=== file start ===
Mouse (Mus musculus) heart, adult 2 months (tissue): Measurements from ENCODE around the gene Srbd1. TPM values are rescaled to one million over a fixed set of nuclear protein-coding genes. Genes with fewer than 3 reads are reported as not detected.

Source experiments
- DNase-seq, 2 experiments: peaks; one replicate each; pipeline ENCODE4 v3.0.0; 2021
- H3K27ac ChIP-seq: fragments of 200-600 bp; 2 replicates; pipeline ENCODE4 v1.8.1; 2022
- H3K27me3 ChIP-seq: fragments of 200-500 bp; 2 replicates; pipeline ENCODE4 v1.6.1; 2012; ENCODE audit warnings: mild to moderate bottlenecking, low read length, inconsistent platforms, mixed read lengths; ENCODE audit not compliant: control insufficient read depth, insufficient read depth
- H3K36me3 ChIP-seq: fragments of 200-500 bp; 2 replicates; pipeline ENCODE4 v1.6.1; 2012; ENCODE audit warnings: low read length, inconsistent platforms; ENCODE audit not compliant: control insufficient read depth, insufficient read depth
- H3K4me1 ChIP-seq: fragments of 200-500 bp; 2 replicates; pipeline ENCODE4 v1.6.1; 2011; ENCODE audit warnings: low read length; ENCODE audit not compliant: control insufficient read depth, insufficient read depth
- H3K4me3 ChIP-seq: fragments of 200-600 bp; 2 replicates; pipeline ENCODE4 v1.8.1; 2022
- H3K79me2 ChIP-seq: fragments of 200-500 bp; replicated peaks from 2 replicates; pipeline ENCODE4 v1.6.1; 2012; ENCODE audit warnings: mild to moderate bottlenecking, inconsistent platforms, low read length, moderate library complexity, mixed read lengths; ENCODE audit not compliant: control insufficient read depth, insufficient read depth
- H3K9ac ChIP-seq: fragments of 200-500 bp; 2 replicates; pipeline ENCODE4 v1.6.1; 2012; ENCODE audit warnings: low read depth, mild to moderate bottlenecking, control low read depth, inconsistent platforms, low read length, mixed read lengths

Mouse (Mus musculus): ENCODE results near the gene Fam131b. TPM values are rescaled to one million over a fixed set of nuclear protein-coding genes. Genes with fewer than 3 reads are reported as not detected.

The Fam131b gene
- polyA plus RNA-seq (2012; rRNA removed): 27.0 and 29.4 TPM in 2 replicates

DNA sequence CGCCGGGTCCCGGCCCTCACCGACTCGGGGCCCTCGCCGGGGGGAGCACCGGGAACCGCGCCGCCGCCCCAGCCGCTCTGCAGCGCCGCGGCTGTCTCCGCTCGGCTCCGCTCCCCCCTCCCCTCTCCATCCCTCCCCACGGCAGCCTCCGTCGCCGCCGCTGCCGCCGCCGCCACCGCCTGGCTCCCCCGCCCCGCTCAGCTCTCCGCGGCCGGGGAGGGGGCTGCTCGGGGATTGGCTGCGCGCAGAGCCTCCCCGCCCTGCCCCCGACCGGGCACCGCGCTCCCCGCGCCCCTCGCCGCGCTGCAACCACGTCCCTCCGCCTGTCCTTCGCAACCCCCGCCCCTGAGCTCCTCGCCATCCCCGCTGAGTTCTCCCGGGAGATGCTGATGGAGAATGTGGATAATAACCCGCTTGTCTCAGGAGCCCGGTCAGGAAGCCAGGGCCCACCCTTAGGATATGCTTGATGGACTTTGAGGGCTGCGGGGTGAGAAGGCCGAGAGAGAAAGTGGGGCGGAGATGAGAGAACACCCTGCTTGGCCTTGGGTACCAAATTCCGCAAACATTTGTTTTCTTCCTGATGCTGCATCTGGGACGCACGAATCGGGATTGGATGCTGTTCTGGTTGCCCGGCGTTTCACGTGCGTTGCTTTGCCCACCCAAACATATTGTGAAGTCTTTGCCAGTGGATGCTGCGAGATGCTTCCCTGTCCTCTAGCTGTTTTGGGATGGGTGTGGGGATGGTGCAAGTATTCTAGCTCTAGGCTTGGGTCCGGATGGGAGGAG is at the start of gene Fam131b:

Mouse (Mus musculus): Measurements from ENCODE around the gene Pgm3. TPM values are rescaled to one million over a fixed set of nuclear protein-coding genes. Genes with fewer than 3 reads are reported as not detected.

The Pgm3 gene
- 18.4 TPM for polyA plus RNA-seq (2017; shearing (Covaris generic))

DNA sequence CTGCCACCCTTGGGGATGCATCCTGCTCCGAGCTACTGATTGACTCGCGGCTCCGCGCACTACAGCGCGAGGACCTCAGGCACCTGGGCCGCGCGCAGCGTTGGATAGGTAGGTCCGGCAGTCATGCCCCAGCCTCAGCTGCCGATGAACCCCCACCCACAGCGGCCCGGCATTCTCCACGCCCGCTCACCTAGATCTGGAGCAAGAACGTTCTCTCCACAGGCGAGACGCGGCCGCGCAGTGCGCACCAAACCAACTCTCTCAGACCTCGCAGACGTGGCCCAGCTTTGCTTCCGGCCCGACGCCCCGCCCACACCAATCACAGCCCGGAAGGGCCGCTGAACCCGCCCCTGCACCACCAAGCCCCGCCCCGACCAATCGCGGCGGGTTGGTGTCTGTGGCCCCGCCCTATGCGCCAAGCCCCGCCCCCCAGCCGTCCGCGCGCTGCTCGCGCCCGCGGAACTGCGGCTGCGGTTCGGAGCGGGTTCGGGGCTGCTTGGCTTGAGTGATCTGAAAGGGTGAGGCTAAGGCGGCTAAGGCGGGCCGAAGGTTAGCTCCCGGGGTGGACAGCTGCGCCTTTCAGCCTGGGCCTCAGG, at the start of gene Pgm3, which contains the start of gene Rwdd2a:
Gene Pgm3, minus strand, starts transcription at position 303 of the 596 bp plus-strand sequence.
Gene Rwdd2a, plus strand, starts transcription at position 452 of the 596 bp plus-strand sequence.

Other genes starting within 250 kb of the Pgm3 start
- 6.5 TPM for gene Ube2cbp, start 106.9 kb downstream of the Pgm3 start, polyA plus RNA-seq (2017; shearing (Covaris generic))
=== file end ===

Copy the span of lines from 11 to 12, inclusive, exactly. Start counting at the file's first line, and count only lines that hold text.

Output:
Mouse (Mus musculus): ENCODE results near the gene Fam131b. TPM values are rescaled to one million over a fixed set of nuclear protein-coding genes. Genes with fewer than 3 reads are reported as not detected.

The Fam131b gene